I was going through some of the Top SQL-reports in SQL Developer, running them against our production system.
One of the “culprits” that showed up was a procedure call, not a query. A quick investigation showed that this procedure was fairly large and consisted of quite a few queries.
BEGIN MySchema.SomePackage.AProcedure(:INDATA, :OUTCUR); END;
Since I, at a glance, couldn’t find a single query with a cpu/buffer gets consumption close to the procedure, I suspected that there could be several queries in the same unit that needed attention. I decided that I didn’t want to use too much energy on identifying these, so I simply put PL/Scope to the task. We actually have PL/Scope activated on this production system without any problems so far. One of the things that PL/Scope does, is collect all statements into the all_|user_statements view. It also records the sql_id for the query – the same sql_id that you can find in gv$sql. So – from there – I quickly wrote a query, listing the sql_id for all SQL-statements in the given package, joining them to gv$sql:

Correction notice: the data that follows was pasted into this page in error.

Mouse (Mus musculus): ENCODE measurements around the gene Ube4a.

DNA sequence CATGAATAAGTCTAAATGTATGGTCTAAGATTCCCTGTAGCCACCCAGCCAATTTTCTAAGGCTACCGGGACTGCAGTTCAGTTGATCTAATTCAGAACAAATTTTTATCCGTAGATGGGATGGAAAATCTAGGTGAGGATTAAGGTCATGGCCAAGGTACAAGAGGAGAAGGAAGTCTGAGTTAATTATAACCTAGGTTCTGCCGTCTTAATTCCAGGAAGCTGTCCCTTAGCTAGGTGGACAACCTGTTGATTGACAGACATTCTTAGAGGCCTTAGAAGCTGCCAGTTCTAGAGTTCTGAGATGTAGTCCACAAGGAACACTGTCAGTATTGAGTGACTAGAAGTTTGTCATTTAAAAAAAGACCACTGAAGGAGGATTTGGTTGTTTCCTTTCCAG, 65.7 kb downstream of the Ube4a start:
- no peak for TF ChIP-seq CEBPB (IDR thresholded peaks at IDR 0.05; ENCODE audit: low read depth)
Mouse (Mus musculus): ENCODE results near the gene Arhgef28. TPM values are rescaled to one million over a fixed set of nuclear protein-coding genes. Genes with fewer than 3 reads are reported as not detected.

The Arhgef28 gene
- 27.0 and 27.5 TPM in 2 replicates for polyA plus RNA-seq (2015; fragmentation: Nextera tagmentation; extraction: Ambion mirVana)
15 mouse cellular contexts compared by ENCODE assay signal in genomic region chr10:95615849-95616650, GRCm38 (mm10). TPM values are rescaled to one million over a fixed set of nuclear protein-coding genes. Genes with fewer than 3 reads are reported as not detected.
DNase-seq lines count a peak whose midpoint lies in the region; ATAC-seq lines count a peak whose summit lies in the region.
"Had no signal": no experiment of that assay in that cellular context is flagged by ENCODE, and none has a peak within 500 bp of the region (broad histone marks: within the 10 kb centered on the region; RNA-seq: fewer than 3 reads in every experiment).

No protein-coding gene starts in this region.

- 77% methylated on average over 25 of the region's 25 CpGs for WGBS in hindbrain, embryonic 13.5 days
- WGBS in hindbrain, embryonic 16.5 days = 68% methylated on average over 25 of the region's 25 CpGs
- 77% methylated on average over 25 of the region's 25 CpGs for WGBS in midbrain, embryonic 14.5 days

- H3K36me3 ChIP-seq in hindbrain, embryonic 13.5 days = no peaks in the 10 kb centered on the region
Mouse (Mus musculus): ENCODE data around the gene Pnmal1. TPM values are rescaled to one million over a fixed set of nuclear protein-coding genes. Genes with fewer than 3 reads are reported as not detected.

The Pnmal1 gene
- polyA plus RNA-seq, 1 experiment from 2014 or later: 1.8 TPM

-- Find queries in a package in v$sql, using PL/Scope SELECT st.LINE, s.EXECUTIONS, s.BUFFER_GETS, trunc(s.BUFFER_GETS / nvl(s.EXECUTIONS, 1)) gets_pr_exe, s.SQL_TEXT, s.SQL_ID, s.CPU_TIME, s.ROWS_PROCESSED, s.ELAPSED_TIME, s.LAST_ACTIVE_TIME FROM gv$sql s JOIN all_statements st ON s.SQL_ID = st.SQL_ID WHERE st.OBJECT_NAME = 'SOMEPACKAGE' AND st.OWNER = 'MYSCHEMA' -- Pick something to order by ORDER BY --s.ELAPSED_TIME DESC, BUFFER_GETS / NVL(EXECUTIONS, 1) DESC;
And ta-daaa! Among a fairly sized list of statements, there were 8+ statements that stood out. Fixing them were easy (adding a couple of indexes), but finding them was even easier with the power of PL/Scopes insight. It’s almost so that the fun of the hunt is gone.
And – of course – you can reverse the query and find out what package and line number a given sql_id originates from. That part is left as an excercise to the reader.
See my earlier blog-post on PL/Scope for references to other PL/Scope resources.
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While you’re in SQL Developer, if you take a look at the Search feature, you can ask to look into ALL_STATEMENTS now as well.